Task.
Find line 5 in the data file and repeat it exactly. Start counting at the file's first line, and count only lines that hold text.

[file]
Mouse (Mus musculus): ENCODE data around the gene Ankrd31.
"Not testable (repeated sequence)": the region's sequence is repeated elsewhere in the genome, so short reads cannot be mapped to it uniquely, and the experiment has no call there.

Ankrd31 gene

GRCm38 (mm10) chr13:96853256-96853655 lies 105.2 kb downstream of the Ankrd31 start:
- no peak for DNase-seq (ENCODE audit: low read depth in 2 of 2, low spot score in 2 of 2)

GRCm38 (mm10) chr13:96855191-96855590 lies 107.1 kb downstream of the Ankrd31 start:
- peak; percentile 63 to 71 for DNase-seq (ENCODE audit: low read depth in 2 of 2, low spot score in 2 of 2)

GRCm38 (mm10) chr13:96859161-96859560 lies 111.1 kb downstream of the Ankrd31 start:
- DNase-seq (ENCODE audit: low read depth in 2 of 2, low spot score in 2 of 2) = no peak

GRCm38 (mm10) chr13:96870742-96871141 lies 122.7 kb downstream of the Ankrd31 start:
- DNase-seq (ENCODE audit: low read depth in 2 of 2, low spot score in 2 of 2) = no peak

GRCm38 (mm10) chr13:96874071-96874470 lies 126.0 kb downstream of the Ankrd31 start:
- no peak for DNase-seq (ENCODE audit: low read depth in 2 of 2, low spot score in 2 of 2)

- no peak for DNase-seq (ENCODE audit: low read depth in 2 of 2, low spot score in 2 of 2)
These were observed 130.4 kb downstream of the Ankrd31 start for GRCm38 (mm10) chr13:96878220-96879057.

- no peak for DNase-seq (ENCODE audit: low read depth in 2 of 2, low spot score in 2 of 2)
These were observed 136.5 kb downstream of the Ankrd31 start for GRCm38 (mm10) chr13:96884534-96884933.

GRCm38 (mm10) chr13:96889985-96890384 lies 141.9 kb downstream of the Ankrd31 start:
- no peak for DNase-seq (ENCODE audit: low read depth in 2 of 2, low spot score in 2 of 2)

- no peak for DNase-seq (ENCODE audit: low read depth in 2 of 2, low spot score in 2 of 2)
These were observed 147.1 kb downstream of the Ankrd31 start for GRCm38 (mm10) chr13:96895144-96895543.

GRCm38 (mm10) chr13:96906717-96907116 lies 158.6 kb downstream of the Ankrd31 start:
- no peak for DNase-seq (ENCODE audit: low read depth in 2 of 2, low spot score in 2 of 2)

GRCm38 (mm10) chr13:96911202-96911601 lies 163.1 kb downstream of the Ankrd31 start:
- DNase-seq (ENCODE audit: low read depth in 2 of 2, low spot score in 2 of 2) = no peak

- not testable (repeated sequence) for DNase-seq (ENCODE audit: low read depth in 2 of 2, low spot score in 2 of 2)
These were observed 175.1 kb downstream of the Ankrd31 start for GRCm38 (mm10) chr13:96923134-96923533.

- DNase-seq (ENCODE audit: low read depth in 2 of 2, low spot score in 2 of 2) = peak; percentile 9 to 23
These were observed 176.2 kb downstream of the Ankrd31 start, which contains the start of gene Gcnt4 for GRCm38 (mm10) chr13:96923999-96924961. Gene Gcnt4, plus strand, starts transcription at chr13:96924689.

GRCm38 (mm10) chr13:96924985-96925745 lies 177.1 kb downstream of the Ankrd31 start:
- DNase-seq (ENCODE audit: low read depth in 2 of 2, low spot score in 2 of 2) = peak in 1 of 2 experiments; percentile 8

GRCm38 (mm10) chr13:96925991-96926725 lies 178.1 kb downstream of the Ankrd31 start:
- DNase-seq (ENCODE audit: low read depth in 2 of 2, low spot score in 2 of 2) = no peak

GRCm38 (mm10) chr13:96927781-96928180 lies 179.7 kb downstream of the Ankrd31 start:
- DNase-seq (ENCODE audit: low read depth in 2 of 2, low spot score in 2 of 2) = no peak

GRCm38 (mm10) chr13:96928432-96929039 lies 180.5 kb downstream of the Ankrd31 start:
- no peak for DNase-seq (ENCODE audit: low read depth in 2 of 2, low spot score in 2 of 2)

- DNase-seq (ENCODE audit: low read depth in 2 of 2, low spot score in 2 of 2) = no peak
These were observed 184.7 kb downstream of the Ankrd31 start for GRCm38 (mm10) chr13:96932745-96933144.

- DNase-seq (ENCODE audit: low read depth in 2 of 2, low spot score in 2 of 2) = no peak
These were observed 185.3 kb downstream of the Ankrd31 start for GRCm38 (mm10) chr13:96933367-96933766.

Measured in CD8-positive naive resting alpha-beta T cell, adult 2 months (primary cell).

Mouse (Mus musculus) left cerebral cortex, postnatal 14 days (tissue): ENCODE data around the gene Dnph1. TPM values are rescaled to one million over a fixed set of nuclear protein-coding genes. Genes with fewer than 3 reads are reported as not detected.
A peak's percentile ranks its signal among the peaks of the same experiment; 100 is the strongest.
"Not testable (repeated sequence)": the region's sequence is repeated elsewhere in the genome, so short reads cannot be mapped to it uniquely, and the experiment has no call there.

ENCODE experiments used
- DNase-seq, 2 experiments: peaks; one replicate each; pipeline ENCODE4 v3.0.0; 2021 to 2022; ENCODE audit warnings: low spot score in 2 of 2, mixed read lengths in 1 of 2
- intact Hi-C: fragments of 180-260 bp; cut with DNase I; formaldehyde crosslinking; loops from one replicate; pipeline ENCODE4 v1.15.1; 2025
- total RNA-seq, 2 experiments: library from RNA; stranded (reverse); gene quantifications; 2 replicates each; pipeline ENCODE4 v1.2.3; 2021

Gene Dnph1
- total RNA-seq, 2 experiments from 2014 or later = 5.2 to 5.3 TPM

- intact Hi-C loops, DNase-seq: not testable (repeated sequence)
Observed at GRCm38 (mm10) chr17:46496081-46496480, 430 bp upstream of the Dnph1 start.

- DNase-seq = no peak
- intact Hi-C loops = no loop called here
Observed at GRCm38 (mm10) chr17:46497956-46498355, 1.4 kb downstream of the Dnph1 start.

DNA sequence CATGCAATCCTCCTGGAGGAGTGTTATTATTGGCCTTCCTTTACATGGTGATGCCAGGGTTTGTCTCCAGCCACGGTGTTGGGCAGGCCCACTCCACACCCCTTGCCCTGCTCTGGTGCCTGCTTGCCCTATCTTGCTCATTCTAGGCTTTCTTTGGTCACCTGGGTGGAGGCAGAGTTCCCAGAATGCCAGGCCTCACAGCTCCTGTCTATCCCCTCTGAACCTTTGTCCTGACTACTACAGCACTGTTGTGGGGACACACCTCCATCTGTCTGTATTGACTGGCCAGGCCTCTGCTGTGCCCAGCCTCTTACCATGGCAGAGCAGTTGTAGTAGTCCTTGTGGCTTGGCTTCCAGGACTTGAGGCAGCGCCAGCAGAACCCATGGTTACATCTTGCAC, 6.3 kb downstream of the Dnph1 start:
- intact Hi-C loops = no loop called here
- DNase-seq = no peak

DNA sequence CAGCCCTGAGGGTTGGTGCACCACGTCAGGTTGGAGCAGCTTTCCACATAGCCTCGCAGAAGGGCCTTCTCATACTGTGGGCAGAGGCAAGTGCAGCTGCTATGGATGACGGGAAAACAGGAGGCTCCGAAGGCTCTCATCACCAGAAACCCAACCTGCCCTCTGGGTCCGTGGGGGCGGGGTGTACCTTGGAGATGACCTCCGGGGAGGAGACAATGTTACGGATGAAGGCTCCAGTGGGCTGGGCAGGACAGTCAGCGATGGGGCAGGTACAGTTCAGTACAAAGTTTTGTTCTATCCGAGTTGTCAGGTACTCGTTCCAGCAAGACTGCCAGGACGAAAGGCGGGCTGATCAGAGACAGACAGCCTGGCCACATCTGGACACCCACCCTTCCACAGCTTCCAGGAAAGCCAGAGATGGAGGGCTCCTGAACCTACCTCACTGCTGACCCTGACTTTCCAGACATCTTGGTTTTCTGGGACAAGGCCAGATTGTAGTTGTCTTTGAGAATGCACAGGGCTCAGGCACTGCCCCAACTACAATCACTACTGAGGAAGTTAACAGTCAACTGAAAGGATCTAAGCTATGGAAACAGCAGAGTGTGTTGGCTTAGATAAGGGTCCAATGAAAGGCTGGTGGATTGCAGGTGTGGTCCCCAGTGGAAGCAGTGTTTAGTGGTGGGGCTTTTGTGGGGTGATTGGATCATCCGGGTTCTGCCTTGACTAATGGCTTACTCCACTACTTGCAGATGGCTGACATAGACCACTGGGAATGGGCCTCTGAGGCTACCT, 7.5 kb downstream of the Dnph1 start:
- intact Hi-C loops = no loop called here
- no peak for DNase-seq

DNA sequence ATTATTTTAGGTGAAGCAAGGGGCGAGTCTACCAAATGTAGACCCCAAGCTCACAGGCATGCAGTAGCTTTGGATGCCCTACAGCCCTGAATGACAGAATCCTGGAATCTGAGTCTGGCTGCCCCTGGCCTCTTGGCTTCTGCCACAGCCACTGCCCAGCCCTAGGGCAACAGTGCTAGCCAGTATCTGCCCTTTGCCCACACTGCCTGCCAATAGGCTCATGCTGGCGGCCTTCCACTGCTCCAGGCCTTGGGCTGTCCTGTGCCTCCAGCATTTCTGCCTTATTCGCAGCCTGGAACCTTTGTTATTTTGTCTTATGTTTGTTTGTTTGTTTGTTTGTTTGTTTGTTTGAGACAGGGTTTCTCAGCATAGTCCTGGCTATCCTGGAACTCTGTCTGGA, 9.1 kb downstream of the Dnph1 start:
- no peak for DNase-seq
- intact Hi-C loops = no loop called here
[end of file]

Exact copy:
- no peak for DNase-seq (ENCODE audit: low read depth in 2 of 2, low spot score in 2 of 2)